“Get Running on CDI & JSF2 in a Jiffy Using Maven Archetypes” – is a good illustration of how Maven and Nexus help make it easier for open source projects to distribute code and project templates to developers.
The Weld framework is an almost perfect case study of how using Archetypes benefits the community by making it easier for new users to get up and running quickly. A member of the Weld community, Steven Boscarine, proposed a Maven 2 archetype in November of 2009, and you can follow the discussion thread where he takes the time to explain the benefits of having an archetype to the community. One month later, the Weld framework has a functioning Maven Archetype which is available on Central, and which will now appear in the Archetype catalogs in m2eclipse and Netbeans.
Three months ago, to get started with a Weld application you likely had to copy and customize an example project from jboss-seam/examples. Today, if you want to get up and running with a basic Weld application, all you have to do is fire up an IDE, and use one of the Weld archetypes. By making it easier to fire up a new Weld project, they’ve increased the potential audience size. People expect to be able to get up and running with a new framework in seconds, they don’t want to stop and read the instructions, and we’ve all been influenced by the immediate ease-of-use of a framework like Ruby on Rails. Maven Archetype provide a similar level of immediacy for a whole array of technologies.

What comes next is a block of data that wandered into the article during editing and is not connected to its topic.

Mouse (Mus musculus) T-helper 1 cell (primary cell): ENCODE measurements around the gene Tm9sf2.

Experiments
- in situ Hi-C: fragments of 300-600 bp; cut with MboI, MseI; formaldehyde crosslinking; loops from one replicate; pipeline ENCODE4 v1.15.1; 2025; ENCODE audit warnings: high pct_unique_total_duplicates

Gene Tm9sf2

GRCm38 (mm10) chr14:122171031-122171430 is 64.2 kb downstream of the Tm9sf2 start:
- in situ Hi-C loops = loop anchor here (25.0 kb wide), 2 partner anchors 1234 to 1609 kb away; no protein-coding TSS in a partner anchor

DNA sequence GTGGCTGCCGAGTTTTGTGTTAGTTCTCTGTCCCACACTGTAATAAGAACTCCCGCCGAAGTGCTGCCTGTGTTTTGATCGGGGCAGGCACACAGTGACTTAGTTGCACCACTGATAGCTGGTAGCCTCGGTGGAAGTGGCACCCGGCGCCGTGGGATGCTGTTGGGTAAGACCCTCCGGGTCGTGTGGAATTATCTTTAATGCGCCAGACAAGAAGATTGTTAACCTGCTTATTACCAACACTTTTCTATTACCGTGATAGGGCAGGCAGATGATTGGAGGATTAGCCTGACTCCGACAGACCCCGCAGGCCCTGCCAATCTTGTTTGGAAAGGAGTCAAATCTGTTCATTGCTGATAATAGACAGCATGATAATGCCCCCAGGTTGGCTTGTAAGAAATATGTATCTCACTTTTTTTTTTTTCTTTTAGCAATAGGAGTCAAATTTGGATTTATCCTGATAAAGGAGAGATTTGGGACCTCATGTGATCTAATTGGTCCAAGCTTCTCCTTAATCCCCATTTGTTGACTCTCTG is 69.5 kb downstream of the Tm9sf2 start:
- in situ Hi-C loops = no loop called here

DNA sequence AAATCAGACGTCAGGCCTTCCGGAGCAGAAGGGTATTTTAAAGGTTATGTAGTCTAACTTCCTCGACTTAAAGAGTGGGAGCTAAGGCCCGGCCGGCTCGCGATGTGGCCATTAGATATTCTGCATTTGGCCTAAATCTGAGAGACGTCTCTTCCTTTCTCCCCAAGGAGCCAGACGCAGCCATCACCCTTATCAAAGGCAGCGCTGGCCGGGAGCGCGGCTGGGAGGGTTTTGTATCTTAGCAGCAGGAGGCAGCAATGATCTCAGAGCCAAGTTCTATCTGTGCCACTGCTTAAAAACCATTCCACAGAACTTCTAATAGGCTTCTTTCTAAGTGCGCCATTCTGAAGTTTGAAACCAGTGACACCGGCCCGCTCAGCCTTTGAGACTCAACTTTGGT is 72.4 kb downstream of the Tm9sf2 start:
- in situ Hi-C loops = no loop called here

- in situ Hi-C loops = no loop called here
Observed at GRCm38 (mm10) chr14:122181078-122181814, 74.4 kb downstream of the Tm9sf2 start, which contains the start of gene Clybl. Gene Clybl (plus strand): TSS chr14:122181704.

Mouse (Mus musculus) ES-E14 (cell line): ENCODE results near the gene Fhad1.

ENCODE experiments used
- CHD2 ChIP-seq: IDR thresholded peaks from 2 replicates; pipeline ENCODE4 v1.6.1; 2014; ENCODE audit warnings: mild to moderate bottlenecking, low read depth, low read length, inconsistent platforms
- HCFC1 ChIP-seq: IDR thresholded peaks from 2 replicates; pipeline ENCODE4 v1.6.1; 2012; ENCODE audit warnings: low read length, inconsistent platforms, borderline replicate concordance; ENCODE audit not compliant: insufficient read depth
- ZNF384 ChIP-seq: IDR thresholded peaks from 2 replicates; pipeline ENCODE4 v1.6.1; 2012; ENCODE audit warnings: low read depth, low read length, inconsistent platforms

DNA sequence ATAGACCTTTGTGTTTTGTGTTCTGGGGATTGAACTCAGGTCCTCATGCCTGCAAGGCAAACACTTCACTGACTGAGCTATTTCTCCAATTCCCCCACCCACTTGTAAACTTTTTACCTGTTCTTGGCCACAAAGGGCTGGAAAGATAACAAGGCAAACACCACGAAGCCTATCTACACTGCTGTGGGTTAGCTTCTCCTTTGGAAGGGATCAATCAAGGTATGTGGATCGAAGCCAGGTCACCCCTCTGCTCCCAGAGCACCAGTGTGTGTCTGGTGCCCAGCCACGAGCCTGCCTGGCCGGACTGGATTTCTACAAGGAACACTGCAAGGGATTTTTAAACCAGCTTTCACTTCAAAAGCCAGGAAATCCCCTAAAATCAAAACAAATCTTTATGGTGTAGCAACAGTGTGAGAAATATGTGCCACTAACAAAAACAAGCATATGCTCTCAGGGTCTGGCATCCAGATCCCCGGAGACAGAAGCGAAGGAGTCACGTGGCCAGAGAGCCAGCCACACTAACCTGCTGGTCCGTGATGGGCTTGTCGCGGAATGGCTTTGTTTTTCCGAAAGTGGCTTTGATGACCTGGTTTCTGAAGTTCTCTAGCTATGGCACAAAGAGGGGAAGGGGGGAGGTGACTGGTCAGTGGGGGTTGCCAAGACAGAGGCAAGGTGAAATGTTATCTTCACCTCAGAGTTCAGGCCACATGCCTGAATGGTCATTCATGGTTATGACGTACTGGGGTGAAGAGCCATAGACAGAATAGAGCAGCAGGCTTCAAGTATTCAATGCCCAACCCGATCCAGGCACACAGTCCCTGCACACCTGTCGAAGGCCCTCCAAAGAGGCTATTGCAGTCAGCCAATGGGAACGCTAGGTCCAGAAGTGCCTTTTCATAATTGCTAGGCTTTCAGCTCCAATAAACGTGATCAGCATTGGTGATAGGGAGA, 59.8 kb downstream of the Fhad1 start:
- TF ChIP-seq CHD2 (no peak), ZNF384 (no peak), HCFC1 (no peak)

As projects start to use Maven Archetypes, Maven Repository Managers, and tools that can read the Nexus Index format, people are starting to realize that we’ve achieved a more immediate and more efficient way to distribute new frameworks (in this case Weld). This particular story isn’t just about the “build”, it is about the way that this project can publish new archetypes to central, and also how tools like m2eclipse can get an up to date list of available artifacts.
Here’s a quote we’re seeing more and more of as projects start to take advantage of Maven Archetypes:
There is no faster way to get started with CDI and JSF 2 than using these archetypes!
Sonatype’s work on Nexus has helped the industry move toward more integrated, immediate, and efficient systems to support development and distribution. The author of this article thanks Sonatype “for making it so streamlined for OSS projects to publish artifacts to the Maven Central repository with Nexus”.
Read the original article here: “Get Running on CDI & JSF2 in a Jiffy Using Maven Archetypes”